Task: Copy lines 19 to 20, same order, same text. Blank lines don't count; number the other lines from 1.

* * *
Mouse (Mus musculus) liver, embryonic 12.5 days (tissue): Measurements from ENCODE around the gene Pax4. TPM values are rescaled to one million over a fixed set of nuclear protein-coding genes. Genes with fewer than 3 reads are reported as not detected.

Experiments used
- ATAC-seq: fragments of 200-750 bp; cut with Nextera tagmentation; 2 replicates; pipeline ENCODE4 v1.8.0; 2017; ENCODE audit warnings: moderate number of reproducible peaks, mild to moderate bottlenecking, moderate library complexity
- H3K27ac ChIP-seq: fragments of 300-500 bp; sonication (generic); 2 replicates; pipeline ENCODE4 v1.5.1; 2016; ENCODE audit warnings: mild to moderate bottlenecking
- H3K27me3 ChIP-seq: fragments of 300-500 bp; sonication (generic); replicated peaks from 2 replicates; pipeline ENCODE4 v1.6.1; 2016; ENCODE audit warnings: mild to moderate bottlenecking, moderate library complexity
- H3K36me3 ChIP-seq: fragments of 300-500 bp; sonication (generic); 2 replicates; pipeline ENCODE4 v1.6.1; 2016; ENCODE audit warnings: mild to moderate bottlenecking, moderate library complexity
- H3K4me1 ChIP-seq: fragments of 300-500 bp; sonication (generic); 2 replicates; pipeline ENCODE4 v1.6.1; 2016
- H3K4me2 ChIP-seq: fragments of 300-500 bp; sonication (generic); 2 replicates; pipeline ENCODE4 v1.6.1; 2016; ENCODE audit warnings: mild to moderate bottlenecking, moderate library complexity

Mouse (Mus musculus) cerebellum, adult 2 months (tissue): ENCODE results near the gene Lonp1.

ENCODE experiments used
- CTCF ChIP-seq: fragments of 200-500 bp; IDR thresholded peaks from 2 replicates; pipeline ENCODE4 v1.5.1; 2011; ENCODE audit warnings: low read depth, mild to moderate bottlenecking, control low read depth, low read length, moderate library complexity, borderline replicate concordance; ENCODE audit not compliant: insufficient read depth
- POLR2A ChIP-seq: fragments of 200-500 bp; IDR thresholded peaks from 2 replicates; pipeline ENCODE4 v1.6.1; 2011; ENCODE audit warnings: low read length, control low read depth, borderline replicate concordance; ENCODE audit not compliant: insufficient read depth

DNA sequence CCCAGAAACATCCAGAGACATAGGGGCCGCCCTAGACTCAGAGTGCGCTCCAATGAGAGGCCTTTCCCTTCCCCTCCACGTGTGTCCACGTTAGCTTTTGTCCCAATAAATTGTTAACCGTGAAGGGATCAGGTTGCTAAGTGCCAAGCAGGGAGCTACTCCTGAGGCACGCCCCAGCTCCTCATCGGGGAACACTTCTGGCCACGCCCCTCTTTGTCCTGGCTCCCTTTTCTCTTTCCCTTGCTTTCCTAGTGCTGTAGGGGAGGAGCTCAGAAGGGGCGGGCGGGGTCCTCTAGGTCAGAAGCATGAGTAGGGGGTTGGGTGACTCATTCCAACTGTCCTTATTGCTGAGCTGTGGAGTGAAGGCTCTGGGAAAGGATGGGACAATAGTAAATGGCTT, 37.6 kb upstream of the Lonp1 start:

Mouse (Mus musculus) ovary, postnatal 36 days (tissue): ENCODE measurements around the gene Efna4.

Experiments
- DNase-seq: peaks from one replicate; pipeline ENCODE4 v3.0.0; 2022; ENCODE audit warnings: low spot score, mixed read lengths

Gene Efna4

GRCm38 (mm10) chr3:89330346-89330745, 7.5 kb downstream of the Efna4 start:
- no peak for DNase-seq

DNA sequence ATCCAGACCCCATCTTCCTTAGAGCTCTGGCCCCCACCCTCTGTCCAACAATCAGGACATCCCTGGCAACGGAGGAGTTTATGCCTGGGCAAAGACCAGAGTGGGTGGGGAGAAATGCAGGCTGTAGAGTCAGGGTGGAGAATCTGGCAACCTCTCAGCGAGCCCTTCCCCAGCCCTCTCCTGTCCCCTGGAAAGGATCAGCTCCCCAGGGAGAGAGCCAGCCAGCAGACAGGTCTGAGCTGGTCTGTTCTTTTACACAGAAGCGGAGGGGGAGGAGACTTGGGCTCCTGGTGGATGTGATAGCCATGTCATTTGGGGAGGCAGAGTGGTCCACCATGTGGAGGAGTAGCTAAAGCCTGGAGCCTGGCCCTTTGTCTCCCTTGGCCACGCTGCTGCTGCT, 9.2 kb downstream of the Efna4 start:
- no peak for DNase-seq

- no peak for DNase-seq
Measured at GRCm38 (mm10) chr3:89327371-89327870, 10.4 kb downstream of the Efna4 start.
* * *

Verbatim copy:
- no peak for DNase-seq

DNA sequence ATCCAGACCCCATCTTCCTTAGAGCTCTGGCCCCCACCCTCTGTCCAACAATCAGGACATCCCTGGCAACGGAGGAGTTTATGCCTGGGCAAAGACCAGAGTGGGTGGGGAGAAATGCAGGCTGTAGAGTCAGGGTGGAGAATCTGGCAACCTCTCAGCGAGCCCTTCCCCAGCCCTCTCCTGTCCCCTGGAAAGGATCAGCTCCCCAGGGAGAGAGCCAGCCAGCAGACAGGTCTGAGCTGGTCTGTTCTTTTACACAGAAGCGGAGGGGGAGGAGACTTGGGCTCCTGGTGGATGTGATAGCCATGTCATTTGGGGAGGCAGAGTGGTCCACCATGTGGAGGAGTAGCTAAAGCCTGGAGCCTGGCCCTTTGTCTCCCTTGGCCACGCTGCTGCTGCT, 9.2 kb downstream of the Efna4 start: